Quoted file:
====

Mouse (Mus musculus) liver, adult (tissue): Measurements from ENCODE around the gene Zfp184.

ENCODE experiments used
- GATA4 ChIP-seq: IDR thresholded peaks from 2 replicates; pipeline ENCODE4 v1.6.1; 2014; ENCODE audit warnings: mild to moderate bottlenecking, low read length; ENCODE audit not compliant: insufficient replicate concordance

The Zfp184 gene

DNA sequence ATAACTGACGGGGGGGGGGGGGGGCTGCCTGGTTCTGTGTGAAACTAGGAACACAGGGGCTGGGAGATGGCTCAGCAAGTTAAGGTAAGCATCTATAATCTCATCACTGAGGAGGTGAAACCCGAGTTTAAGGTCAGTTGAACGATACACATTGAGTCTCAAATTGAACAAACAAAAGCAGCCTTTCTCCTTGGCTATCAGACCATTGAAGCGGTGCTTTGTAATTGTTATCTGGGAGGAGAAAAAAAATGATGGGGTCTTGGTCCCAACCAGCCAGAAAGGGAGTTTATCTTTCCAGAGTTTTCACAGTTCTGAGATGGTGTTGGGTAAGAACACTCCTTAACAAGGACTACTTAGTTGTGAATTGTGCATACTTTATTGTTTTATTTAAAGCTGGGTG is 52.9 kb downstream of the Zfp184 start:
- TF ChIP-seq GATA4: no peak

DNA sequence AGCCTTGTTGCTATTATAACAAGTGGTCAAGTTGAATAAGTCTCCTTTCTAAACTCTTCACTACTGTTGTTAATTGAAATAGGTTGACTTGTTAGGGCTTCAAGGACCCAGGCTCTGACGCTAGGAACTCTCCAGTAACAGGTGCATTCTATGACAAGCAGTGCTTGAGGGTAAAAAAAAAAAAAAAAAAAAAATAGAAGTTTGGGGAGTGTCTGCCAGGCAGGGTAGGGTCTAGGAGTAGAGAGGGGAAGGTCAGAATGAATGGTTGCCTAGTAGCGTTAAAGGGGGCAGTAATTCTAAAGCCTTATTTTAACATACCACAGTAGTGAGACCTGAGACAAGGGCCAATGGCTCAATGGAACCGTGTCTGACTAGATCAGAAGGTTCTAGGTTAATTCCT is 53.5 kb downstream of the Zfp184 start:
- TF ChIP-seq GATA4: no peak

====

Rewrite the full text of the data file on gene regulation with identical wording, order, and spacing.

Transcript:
Mouse (Mus musculus) liver, adult (tissue): Measurements from ENCODE around the gene Zfp184.

ENCODE experiments used
- GATA4 ChIP-seq: IDR thresholded peaks from 2 replicates; pipeline ENCODE4 v1.6.1; 2014; ENCODE audit warnings: mild to moderate bottlenecking, low read length; ENCODE audit not compliant: insufficient replicate concordance

The Zfp184 gene

DNA sequence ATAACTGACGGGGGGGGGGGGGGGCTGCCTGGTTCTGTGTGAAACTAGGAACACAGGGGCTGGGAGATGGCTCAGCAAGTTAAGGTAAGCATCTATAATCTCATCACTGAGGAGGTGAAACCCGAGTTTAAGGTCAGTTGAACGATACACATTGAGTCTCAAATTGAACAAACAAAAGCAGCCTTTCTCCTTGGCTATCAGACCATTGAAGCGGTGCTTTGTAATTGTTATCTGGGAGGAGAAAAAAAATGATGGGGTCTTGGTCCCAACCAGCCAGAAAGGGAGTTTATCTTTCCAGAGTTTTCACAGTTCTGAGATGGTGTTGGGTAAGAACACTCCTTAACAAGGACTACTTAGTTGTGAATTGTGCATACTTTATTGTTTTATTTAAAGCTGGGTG is 52.9 kb downstream of the Zfp184 start:
- TF ChIP-seq GATA4: no peak

DNA sequence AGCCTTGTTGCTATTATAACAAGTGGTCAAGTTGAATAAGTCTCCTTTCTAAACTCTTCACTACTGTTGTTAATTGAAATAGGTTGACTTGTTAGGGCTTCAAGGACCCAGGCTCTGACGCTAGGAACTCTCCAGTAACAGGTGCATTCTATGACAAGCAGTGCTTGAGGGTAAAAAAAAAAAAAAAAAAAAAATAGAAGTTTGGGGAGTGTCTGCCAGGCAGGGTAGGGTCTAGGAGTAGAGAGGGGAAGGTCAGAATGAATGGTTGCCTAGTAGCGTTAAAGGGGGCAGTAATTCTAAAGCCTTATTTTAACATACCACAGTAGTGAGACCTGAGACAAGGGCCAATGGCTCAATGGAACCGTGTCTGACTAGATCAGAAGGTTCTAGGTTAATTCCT is 53.5 kb downstream of the Zfp184 start:
- TF ChIP-seq GATA4: no peak